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Brian Dewar

Department Co-Chair and Associate Professor of Biology

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anatomy critical thinking genetics molecular biology physiology protein biochemistry


  • PhD, Toxicology, University of North Carolina at Chapel Hill
  • BS, Biology, Geneva College

Career Highlights

Currently serving as Chair of my Department; have been at Taylor University for over 12 years; lived in Cuenca, Ecuador for 6 months with my family while on sabbatical; am an active member in the Indiana Physiological Society - served as President in 2020; co-creator of the Human Physiology and Preventive Medicine major at TU; have had the privilege to mentor, instruct, and engage countless students, both in teaching and research, from several TU majors; work with amazing colleagues; completed my graduate degree and post-doctoral training at UNC-CH - Go Heels!

Featured Work

A research project that I have mentored and engaged students in centers around the understanding of the role of a group of membrane bound protein receptors (the TAS1R family—TAS1R1, TAS1R2, and TAS1R3); these receptors are responsible for a cell's ability to detect sugars or amino acids; they were originally discovered and characterized due to their role in gustation (action of tasting), serving as the molecular “taste” receptors for either sweet (sugars) or umami (savory or meaty—amino acids). Interestingly these receptors have now been shown to be expressed in tissues not involved in gustation. We have investigate the role of these receptors in regulating bone cell (osteoblasts and osteoclasts) function, thereby potentially affecting overall bone and cartilage physiology. In collaboration with Dr. Jonathan Lowery (Marion University College of Osteopathic Medicine) and Dr. Eric Wauson (Des Monies University), our preliminary work has demonstrated that a number of bone related cells (bone mesenchymal stem cells, osteoblasts, and osteoclasts) express these nutrient-sensing receptors. Long-term, we are working to better define the functional role of these receptors in bone, and potentially cartilage, physiology.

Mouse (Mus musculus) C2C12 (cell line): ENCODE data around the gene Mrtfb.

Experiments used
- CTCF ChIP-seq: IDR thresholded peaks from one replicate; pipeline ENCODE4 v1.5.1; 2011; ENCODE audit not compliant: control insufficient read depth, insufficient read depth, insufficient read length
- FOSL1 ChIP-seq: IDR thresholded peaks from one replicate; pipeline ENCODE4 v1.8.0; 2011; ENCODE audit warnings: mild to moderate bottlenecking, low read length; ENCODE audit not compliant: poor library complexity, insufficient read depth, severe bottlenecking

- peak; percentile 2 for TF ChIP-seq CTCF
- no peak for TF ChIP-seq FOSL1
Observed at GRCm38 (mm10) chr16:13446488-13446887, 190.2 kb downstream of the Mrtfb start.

I was born in Arizona, lived in Hawaii, went to HS in Maryland, and attended Geneva College. I am now a life-long Tar Heel, eastern Carolina BBQ (w/ hushpuppies) lover, and try to frequent the Carolina coast. The undergraduate years of study are a transforming time period for most people. A critical component of this process is faculty-student interaction. This interaction is often greater and amplified at places like Taylor University and was a significant part of my own undergraduate experience. A major reason I decided to pursue a career at Taylor was to continue to participate in this faculty-student interaction and transformation process.


Using power tools to fix my house. Model railroading and trains (though I have not done this in a while). Guitar - I would really like to construct my own acoustic guitar. Currently, I am accumulating tools to do this. So far, I have a nice pair of wood chisels. I have also played trumpet in the past.